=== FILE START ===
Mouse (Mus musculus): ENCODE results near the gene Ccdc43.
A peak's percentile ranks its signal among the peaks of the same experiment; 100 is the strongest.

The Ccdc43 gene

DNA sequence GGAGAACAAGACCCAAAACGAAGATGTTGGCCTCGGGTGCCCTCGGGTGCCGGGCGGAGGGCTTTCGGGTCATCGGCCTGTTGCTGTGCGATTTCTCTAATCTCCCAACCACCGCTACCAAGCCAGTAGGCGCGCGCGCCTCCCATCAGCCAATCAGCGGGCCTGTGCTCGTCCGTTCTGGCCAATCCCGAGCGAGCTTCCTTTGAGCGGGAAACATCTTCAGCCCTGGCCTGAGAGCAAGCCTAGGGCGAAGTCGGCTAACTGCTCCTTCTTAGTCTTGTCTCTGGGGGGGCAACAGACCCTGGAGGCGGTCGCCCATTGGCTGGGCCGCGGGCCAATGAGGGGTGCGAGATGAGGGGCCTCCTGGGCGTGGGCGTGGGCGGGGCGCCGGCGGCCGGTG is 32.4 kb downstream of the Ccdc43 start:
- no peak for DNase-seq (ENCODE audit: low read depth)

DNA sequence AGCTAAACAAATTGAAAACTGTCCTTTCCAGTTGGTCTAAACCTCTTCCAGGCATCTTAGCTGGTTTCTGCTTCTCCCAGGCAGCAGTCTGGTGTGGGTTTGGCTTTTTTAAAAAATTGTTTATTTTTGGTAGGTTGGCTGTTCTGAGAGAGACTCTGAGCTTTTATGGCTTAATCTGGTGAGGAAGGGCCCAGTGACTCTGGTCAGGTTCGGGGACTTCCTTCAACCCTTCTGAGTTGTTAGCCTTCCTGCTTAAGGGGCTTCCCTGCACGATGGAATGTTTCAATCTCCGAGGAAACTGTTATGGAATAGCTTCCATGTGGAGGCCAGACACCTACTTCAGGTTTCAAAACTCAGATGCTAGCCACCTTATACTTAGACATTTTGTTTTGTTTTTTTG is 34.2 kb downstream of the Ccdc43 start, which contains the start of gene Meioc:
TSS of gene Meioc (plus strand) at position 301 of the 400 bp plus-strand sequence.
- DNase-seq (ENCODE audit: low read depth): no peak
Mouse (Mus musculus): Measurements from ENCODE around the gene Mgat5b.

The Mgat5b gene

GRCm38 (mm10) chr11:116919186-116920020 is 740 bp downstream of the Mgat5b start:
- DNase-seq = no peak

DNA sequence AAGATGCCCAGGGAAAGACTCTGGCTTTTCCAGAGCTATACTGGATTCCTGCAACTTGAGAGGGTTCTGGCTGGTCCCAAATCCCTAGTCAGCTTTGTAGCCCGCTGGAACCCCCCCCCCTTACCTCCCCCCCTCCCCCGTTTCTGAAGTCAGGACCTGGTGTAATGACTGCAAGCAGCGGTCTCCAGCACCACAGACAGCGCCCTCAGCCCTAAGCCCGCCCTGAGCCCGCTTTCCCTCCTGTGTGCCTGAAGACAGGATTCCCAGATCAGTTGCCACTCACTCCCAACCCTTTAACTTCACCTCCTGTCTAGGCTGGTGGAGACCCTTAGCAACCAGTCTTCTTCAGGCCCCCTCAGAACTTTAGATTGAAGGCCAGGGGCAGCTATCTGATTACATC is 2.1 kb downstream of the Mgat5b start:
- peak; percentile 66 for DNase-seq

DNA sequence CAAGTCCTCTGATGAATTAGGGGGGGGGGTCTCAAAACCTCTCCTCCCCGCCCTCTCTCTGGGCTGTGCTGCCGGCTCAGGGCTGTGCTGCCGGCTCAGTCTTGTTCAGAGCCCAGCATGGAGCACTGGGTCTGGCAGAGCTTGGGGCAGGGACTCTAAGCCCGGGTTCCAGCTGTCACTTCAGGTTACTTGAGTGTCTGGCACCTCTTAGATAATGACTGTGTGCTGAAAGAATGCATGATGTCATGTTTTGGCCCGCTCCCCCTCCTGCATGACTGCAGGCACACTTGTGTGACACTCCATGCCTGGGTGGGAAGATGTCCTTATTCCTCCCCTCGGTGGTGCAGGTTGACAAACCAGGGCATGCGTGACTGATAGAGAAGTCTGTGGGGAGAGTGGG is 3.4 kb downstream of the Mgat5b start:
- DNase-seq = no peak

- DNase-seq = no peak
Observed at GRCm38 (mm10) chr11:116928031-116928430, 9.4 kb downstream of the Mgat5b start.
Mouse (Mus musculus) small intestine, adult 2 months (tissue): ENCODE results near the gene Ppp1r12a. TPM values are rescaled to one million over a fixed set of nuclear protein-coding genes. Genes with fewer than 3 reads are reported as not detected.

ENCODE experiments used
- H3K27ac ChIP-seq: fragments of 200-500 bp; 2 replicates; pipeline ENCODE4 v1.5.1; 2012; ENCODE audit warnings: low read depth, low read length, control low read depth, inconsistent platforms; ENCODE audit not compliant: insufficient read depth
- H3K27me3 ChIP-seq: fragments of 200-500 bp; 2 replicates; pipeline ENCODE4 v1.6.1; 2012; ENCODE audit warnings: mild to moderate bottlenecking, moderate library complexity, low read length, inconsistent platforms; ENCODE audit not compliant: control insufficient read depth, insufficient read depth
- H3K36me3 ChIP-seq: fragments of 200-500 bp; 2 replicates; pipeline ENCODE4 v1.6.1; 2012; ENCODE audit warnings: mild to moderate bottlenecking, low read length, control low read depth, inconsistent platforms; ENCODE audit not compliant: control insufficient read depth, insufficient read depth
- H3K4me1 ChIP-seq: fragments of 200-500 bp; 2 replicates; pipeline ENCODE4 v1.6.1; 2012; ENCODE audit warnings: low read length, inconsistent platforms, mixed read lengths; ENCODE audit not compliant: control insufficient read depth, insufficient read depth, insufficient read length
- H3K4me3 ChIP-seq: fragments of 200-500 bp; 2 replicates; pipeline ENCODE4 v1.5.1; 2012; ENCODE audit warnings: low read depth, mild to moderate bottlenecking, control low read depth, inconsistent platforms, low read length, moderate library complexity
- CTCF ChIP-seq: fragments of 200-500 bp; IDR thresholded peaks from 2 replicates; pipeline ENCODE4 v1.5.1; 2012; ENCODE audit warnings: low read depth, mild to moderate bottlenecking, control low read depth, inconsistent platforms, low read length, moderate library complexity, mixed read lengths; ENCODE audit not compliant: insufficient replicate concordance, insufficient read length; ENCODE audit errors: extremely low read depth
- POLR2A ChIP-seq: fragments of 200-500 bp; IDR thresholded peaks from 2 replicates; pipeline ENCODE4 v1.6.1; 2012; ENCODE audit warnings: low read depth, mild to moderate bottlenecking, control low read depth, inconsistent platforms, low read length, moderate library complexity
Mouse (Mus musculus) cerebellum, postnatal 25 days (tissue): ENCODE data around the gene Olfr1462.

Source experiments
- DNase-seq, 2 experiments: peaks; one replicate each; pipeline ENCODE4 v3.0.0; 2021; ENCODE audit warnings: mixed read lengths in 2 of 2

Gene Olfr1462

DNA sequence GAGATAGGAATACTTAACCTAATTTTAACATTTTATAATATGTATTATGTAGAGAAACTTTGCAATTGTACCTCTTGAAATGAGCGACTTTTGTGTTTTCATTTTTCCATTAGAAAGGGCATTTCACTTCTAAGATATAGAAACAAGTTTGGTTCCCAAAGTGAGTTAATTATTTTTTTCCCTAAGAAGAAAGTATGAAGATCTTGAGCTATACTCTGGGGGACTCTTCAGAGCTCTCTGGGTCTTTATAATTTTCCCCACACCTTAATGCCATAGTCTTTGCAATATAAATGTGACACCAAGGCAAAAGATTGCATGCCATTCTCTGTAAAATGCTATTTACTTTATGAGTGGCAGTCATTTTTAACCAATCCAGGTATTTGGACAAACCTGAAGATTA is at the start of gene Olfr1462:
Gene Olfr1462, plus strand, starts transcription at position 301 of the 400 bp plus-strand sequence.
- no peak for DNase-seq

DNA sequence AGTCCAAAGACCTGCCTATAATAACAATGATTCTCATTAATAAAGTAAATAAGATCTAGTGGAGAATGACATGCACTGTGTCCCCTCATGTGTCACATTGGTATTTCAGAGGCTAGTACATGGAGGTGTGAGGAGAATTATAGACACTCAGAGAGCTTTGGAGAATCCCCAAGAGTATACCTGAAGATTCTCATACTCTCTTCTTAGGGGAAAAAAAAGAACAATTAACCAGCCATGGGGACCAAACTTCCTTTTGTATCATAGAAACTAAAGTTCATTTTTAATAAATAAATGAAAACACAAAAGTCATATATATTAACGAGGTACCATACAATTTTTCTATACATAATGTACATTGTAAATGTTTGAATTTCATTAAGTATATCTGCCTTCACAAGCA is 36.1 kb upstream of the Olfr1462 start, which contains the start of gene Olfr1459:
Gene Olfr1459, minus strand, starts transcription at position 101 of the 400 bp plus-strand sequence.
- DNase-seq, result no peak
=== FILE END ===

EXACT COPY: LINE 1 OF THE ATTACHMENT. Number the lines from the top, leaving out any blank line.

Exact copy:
Mouse (Mus musculus): ENCODE results near the gene Ccdc43.